Spotlight on CX: Sam Stern, Principal Analyst, Forrester

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In our latest series of interviews, we’ve set out to truly understand customer experience, to establish where it is now, and find out where it will go next.

This week we’re speaking to Sam Stern, the Principal Analyst serving customer experience professionals for Forrester.

Hi Sam, how did you end up specializing in CX?

Forrester has been covering this area for 20 years so when I joined 14 years ago I managed to familiarize myself with CX quite quickly. I initially started as a consultant, and then worked my way up to Principal Analyst, focusing on organizational culture, and employee experience.

Part of what I do is help clients filter everything they do through a CX lens, even if they work behind the scenes because we think all employees should be aware of the impact they have on the overall customer experience.

It is only normal for a person to want their CX personalized, natural and with a slight human touch. But if employees had to do that every time and for all their tasks, it would become exhausting, overwhelming and saturated with variability. People don’t need or expect customized touch points for everything, and in some areas, standardization is actually good.

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What do you think have been the most significant advances in CX in previous years?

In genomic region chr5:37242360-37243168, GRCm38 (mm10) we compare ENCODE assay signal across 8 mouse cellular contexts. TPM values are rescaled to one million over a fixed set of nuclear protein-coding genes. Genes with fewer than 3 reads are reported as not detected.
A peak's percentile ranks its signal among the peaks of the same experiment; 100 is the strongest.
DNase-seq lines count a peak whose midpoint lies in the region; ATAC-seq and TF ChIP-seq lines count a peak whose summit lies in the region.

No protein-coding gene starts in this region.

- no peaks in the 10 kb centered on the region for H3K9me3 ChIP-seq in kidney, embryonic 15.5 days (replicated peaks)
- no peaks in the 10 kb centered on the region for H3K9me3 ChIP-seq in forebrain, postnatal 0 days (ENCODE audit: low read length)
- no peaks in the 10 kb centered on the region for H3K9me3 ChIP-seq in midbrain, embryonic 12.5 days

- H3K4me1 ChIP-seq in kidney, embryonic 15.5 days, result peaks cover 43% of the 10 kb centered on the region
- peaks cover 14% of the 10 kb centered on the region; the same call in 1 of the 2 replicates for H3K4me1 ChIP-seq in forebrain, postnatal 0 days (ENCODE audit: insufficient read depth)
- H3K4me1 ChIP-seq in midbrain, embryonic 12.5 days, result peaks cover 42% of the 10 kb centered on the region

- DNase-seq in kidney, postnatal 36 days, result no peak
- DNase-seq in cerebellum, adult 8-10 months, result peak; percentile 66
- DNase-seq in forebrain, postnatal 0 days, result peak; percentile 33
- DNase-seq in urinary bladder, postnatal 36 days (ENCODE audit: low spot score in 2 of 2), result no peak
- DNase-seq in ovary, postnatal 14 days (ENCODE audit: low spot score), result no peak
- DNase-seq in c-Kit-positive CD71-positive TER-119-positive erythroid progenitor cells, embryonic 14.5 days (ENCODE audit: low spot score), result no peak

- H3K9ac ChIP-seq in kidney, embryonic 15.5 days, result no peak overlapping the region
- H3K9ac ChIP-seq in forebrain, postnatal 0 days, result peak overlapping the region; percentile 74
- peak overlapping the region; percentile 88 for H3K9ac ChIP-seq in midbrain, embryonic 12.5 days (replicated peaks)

I would say there are two things which have massively pushed this industry forward. The first one is understanding the importance of emotion in CX - the fact that we make decisions based on a myriad of irrational reasons and then ascribe rational benefits after the fact to justify our decisions.

A good example would be when you buy a car because you like the way it looks, but afterward, you rationalize that decision using some other reasons, like the great deal you got or the engine’s efficiency etcetera.

What’s very interesting is that most of the research on emotion has come from outside of the CX bodies, but it has huge implications on what we do in CX, because it helps us understand what motivates our customers. Sometimes they might not even be aware of their own desires, even if you ask them.

The second big one that I’ve seen relates to the varying and increasing degrees of commitment to CX. Many organizations have moved past paying lip service to the idea and are much more attentive compared to 5 years ago when I still had to explain what CX was and why you should care for it.